Can My Boss Tell Where I Am From My Cell Phone?
By Julius Vandersteen
If you are required to carry a cell phone for work, it is possible for your boss to tell where you are, if you use a company-issued cell phone and the boss has enabled cell phone tracking. When you use your own private cell phone, it is under your control, so your boss won't be able to track you. However, your company may mandate that you use a cell phone with tracking capability and forbid you from disabling it during work hours.
Your boss may have had workers out in the field who claimed that they were working during company time, but in fact were avoiding work by spending time at a bar, for example, or at a movie theater. If your boss is now suspicious of employees being truthful about their whereabouts, he might want to keep electronic watch over them. Cell phone tracking also helps a company with logistics, such as by knowing how close delivery people are to their drop-off locations, and whom it would be most efficient to deploy to the next pickup site.
A cell phone with GPS capability determines your location with signals from Global Positioning Systems satellites, which can help you with map-based navigation, or finding a nearby business. Your boss can also tell where you are if your cell phone is running an application that transmits your GPS-determined location to a website. Your most recent location will appear on a map that your boss can view on a computer screen, along with a history of places you've been.
Triangulation From Towers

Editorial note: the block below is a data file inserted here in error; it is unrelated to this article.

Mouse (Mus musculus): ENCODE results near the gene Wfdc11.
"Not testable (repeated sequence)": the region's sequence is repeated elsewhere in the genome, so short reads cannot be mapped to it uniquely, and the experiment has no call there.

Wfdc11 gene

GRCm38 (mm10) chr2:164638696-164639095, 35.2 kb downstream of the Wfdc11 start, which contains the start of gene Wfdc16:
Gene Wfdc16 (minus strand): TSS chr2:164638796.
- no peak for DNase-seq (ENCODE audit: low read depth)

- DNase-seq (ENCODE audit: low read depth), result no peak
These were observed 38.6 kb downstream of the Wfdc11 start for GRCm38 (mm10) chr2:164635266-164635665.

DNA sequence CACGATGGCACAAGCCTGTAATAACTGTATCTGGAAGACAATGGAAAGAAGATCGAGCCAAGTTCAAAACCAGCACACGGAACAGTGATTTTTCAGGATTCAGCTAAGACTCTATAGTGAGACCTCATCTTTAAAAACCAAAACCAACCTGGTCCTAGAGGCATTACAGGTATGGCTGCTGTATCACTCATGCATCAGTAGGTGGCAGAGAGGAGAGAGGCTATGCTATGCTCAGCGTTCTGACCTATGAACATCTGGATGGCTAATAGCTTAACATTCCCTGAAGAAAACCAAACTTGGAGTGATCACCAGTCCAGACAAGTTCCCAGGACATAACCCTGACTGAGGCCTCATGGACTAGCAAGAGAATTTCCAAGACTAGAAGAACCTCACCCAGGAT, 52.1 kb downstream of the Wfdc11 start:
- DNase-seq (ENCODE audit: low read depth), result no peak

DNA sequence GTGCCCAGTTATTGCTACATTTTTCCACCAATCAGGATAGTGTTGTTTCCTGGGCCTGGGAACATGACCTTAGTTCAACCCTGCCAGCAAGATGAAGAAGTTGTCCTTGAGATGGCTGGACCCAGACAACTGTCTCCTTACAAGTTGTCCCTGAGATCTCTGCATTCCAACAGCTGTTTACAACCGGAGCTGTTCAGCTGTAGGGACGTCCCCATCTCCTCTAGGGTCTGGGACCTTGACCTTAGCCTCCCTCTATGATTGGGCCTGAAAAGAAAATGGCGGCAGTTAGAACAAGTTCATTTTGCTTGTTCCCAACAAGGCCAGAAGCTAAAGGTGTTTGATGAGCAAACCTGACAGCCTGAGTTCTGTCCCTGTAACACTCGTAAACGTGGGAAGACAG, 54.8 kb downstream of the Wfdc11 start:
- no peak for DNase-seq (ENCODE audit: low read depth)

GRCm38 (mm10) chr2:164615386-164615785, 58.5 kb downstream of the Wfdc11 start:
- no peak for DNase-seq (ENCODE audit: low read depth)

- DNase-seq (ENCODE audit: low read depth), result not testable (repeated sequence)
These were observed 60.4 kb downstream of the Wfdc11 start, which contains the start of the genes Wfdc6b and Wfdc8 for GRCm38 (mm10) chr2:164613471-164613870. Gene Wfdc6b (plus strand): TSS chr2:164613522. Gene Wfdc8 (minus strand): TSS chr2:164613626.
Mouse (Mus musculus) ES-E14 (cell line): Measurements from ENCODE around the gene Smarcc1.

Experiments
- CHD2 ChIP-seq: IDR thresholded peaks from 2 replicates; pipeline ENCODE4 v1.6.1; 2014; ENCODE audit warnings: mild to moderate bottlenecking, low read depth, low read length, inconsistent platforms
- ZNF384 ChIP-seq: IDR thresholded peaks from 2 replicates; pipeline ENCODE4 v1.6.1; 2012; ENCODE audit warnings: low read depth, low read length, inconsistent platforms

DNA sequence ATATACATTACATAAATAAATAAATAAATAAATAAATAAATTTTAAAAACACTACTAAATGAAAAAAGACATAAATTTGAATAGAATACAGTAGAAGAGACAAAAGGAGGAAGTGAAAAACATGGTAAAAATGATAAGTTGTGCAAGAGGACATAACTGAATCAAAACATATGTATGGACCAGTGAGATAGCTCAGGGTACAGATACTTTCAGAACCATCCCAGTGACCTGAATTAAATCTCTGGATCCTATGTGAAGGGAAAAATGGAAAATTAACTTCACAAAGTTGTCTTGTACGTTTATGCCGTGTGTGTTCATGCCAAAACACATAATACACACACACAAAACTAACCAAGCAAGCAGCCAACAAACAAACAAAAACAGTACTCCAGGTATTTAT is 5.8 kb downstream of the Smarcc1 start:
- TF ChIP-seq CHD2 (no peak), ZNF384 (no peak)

Cell phones keep in touch with cell phone towers everywhere you go, to ensure they have a strong connection to the cellular network as you move from one location to another. The accuracy will depend in part on how many cell phone towers there are in a given area. Your boss may issue you a cell phone with an application that uses triangulation from cell phone towers to get an idea of your location, even without GPS data.
You Might Want Surveillance
While you may dislike the idea that your boss can tell where you are from your cell phone, out of concern for your privacy or a sense that you are not trusted, there may be situations where you would welcome surveillance. For example, if your work takes you to dangerous locations, such as a crime-ridden neighborhood, a war zone, or the scene of a natural disaster, your boss could help search and rescue workers find you in case there is a problem.
Julius Vandersteen has been a freelance writer since 1999. His work has appeared in “The Los Angeles Times,” “Wired” and “S.F. Weekly.” Vandersteen has a Bachelor of Arts in journalism from San Francisco State University.